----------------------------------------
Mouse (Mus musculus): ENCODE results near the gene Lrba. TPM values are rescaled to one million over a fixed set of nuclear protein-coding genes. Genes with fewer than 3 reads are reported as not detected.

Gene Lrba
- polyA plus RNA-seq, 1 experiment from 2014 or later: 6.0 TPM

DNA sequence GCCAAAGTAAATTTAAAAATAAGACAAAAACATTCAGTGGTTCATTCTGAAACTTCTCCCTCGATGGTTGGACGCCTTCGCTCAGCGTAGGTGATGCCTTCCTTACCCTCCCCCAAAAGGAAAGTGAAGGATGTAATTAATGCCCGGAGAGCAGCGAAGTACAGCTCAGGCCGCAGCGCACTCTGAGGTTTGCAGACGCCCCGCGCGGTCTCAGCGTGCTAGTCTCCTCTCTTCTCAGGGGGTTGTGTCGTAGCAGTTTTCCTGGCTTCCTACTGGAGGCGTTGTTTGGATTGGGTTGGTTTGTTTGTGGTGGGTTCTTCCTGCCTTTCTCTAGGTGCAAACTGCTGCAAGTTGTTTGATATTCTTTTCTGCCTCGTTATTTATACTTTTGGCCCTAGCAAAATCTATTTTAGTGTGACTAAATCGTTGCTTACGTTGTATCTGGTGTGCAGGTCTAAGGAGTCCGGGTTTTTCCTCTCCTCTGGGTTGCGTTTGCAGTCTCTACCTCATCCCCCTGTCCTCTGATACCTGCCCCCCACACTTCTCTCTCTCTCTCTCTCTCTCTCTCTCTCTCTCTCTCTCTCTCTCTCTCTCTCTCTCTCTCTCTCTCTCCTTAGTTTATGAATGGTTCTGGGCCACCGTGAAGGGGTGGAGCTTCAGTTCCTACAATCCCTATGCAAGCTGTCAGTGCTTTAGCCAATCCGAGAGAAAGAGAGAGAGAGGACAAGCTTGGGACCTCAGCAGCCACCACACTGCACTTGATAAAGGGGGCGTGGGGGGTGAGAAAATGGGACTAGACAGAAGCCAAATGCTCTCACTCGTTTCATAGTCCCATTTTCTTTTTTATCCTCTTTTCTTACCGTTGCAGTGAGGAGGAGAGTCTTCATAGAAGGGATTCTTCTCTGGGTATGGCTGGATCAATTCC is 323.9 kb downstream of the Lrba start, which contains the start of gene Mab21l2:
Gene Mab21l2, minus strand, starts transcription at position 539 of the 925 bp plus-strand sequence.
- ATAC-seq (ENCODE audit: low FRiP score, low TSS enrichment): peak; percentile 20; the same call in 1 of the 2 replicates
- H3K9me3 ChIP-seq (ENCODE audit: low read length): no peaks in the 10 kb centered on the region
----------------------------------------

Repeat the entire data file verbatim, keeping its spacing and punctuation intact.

Mouse (Mus musculus): ENCODE results near the gene Lrba. TPM values are rescaled to one million over a fixed set of nuclear protein-coding genes. Genes with fewer than 3 reads are reported as not detected.

Gene Lrba
- polyA plus RNA-seq, 1 experiment from 2014 or later: 6.0 TPM

DNA sequence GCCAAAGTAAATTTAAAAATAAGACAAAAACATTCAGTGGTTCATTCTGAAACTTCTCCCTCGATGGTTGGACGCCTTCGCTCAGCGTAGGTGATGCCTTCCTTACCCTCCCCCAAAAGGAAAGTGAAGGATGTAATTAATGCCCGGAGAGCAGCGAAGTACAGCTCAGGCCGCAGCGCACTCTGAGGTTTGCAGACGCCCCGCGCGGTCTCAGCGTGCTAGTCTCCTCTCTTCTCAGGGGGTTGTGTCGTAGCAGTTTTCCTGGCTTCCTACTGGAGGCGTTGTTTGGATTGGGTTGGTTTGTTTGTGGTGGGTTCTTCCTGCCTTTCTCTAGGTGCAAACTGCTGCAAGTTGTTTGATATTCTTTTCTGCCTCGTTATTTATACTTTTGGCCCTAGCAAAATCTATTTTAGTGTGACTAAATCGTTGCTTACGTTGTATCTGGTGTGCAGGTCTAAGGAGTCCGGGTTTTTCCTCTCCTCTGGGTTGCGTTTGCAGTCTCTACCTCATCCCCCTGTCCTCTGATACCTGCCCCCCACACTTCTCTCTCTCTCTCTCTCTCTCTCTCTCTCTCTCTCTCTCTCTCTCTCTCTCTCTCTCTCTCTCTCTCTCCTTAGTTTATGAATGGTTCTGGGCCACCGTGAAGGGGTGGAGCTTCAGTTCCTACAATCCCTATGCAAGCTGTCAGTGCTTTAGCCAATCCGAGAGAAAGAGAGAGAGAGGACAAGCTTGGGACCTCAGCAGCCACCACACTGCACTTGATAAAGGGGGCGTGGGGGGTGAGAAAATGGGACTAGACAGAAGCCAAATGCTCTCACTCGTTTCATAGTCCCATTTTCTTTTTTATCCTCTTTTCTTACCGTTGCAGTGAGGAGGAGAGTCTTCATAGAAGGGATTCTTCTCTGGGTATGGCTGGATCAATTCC is 323.9 kb downstream of the Lrba start, which contains the start of gene Mab21l2:
Gene Mab21l2, minus strand, starts transcription at position 539 of the 925 bp plus-strand sequence.
- ATAC-seq (ENCODE audit: low FRiP score, low TSS enrichment): peak; percentile 20; the same call in 1 of the 2 replicates
- H3K9me3 ChIP-seq (ENCODE audit: low read length): no peaks in the 10 kb centered on the region